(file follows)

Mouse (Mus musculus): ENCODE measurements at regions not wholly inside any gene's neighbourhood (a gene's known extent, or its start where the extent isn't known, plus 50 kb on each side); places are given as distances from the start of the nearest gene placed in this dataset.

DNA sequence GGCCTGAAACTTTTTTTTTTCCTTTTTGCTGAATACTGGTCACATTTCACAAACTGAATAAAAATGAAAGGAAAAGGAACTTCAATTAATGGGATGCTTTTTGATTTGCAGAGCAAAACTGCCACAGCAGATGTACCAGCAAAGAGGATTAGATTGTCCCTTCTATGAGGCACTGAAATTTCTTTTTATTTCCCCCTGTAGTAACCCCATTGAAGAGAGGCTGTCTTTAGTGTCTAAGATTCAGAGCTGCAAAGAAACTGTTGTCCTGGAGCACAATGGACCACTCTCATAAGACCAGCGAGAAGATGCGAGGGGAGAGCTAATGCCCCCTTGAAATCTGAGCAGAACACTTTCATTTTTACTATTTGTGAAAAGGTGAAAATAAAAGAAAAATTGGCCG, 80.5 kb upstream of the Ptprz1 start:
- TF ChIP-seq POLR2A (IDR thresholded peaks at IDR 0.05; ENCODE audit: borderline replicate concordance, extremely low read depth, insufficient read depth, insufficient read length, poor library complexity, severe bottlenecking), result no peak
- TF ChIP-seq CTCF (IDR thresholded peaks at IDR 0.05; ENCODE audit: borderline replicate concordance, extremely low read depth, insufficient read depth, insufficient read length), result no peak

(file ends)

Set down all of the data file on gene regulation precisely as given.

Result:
Mouse (Mus musculus): ENCODE measurements at regions not wholly inside any gene's neighbourhood (a gene's known extent, or its start where the extent isn't known, plus 50 kb on each side); places are given as distances from the start of the nearest gene placed in this dataset.

DNA sequence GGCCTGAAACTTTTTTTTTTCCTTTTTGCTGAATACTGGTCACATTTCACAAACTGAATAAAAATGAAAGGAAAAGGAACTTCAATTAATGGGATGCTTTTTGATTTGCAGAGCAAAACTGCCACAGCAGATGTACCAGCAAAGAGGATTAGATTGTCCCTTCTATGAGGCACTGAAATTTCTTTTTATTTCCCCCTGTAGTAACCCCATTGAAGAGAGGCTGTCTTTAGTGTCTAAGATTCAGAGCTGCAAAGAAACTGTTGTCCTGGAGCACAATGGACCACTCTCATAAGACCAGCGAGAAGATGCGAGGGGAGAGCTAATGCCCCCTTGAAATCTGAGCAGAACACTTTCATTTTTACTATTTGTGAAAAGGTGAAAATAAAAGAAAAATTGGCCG, 80.5 kb upstream of the Ptprz1 start:
- TF ChIP-seq POLR2A (IDR thresholded peaks at IDR 0.05; ENCODE audit: borderline replicate concordance, extremely low read depth, insufficient read depth, insufficient read length, poor library complexity, severe bottlenecking), result no peak
- TF ChIP-seq CTCF (IDR thresholded peaks at IDR 0.05; ENCODE audit: borderline replicate concordance, extremely low read depth, insufficient read depth, insufficient read length), result no peak